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    Will Americans Even Notice an Improving Economy?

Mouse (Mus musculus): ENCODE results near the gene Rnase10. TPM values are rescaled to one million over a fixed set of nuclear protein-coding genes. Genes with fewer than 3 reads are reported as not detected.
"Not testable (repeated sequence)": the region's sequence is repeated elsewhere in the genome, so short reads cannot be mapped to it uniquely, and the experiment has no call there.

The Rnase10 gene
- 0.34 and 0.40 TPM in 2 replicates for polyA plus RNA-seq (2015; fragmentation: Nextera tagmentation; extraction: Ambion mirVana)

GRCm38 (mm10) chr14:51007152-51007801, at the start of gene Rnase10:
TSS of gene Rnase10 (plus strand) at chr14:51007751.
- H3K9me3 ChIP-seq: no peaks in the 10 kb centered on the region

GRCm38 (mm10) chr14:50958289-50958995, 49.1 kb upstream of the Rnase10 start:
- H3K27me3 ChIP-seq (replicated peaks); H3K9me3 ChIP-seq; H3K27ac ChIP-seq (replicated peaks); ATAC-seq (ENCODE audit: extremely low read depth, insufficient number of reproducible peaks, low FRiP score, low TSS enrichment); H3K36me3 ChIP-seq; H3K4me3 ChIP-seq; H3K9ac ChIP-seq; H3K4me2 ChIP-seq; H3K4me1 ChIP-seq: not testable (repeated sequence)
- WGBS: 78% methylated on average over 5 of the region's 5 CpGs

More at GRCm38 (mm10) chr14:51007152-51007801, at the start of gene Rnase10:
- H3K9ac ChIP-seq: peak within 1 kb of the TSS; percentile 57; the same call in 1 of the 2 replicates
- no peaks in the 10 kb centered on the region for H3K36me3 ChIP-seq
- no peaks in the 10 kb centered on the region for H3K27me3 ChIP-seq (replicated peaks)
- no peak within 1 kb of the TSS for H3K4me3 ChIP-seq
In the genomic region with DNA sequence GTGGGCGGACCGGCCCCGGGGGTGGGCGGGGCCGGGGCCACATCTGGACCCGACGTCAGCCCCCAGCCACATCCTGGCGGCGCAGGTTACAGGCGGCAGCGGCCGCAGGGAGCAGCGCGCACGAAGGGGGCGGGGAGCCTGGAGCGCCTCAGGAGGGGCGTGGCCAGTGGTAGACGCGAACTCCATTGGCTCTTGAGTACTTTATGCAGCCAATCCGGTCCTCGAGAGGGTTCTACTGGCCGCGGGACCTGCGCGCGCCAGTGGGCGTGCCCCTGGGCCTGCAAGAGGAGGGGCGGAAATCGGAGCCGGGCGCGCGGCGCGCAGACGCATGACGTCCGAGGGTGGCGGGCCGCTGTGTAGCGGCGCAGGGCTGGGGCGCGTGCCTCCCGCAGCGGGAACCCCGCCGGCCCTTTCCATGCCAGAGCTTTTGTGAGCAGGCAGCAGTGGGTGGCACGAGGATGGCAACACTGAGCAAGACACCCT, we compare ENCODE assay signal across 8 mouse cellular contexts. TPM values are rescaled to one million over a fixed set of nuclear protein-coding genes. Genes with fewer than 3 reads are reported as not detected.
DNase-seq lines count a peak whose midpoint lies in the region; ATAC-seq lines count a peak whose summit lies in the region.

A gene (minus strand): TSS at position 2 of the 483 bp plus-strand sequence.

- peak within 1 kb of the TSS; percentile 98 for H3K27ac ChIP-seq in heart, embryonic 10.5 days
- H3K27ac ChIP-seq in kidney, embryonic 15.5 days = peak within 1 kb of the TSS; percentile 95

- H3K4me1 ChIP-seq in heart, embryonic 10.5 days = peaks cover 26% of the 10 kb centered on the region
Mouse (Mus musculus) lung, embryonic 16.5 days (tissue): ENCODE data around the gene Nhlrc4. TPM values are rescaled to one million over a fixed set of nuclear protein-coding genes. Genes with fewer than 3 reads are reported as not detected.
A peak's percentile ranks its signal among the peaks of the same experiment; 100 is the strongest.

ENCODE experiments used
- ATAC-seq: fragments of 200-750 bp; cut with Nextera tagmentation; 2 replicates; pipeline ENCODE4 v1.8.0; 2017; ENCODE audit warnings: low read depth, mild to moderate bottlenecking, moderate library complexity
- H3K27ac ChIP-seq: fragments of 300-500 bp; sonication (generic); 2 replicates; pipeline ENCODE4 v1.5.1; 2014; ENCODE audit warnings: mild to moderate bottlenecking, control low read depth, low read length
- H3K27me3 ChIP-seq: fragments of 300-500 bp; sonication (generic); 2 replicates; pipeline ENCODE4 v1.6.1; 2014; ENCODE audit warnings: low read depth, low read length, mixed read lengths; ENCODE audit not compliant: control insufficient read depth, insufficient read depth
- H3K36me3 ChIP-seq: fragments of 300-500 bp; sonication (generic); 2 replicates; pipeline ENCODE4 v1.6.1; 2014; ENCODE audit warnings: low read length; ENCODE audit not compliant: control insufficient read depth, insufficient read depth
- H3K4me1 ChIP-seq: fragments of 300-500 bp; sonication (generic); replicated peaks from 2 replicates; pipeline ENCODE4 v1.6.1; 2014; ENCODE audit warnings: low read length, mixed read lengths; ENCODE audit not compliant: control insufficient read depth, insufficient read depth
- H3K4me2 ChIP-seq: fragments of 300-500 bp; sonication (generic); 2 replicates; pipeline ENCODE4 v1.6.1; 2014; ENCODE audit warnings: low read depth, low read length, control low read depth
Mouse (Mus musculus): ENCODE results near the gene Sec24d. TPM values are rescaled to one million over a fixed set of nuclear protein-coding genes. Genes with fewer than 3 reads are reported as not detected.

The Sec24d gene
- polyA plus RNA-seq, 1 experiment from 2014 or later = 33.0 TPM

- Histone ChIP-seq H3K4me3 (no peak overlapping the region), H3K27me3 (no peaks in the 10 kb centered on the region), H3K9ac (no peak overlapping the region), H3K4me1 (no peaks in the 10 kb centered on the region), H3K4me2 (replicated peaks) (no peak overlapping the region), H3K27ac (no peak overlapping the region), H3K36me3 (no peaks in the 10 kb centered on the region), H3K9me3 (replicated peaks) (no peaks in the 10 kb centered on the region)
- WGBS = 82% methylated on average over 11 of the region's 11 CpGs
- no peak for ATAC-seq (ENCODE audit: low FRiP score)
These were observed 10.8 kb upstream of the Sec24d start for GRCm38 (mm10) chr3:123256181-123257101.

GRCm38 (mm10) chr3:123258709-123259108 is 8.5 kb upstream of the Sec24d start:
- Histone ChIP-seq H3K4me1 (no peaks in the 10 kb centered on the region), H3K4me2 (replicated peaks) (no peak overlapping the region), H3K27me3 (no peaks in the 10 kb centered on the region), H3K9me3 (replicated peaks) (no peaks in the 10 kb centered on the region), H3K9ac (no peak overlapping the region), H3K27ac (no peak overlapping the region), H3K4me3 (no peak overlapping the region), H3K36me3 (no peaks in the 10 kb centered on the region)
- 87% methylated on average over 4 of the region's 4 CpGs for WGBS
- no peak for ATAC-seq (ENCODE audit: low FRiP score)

Imagine that your picture of the U.S. economy came entirely from headlines and cable news chyrons. Would you know that real gross domestic product has risen 6.7 percent under President Biden, that America gained 4.5 million jobs in 2022 and that inflation over the past six months, which was indeed very high last winter, was less than 2 percent at an annual rate?This isn’t a hypothetical question. Most people don’t read long-form, data-driven essays on the economic outlook. Their sense of the economy is more likely to be shaped by snippets they read or hear.And there is a yawning gulf between public perceptions and economic reality. Recent economic data has been positive all around. Yet a plurality of adults believes that we’re in a recession. In an AP-NORC survey, three-quarters of Americans described the economy as “poor,” with only 25 percent saying it was “good.”You might be tempted to say, never mind the data, people know what’s happening to the economy from personal experience. But there’s a big disconnect on that front, too.Even with 75 percent of the public saying the economy is poor, a majority of Americans rate their own financial situation positively. On average, people seem to be saying that they’re doing reasonably well but that very bad things are happening to somebody else.This “I’m OK, you aren’t” syndrome was especially clear in a Federal Reserve survey carried out in late 2021; we won’t have the 2022 results until later this year, but I expect them to look similar. According to the 2021 survey, 78 percent of households said they were doing “at least OK” financially, a record high; only 24 percent said the national economy was “good or excellent,” a record low. Assessments of local economies, for which people have some personal knowledge, were in between.Now, this isn’t the first time I’ve written about the disconnect between economic perceptions and reality. In the past, however, I got a lot of pushback from people insisting that the public was in deep shock over the resurgence of inflation after years of more or less stable prices.At this point, however, that’s becoming a harder position to sustain. Since last summer prices of some goods, notably of eggs, have soared, but other prices, notably of gasoline, have plunged. As I said, the overall inflation rate in the second half of 2022 was around 2 percent, which has been normal for the past few decades, while the unemployment rate in December, at 3.5 percent, was at a 50-year low. Oh, and inflation-adjusted wages, which fell in the face of supply-chain problems and the Ukraine shock, have been rising again.So what explains the public’s sour view of what is objectively a pretty good economy?Partisanship is clearly part of the story. One striking aspect of that AP-NORC survey was that Democrats and Republicans weren’t that different in their assessments of their personal financial situation; majorities of both groups rated their condition as good. But 90 percent of Republicans said the national economy was poor. A longer view, from the Michigan Survey of Consumers, finds Republicans rating the current economy worse than they did in June 1980, when unemployment was above 7 percent and inflation was 14 percent.What about media coverage? Some of my colleagues get upset about any suggestion that economic reporting has had a negativity bias that affects public perceptions. Yet there’s actually hard evidence to that effect. The Michigan Survey asks respondents about what news they’ve heard about specific business conditions; all though 2022 — as the economy added 4.5 million jobs — more people reported hearing negative than positive news about employment.All of which raises an obviously important political question: Will Americans even notice an improving economy?To be fair, we don’t know whether the economic news will stay this good. Although many forecasters have backed off predictions of imminent recession, experts I talk to consider a growth hiccup over the next quarter or two to be likely. There’s also a raging debate among economists over whether we’ll need a sharp rise in unemployment to keep inflation low.But let’s assume that we get past any near-term wobbles and enter 2024 with both unemployment and inflation low. How many Americans will hear the good news?At this point we have to assume that as long as a Democrat sits in the White House, Fox News and Republicans in general will describe the economy as a disaster area whatever the reality. What’s less clear is how mainstream media will cover the economy, and what voters in general will perceive.Reports say that Biden’s political team plans to “lean into the economy” for the 2024 election. Indeed, while nothing is certain in economics (or life), Biden will most likely be able to run on a record of solid growth in incomes and jobs, with the inflation surge of 2021-22 receding in the rearview mirror.But we can safely predict that many people, not all of them Republican partisans, will insist, no matter what, that his record was a disaster. And I, at least, have no idea what voters will end up believing.The Times is committed to publishing a diversity of letters to the editor. We’d like to hear what you think about this or any of our articles. Here are some tips. And here’s our email: letters@nytimes.com.Follow The New York Times Opinion section on Facebook, Twitter (@NYTopinion) and Instagram. More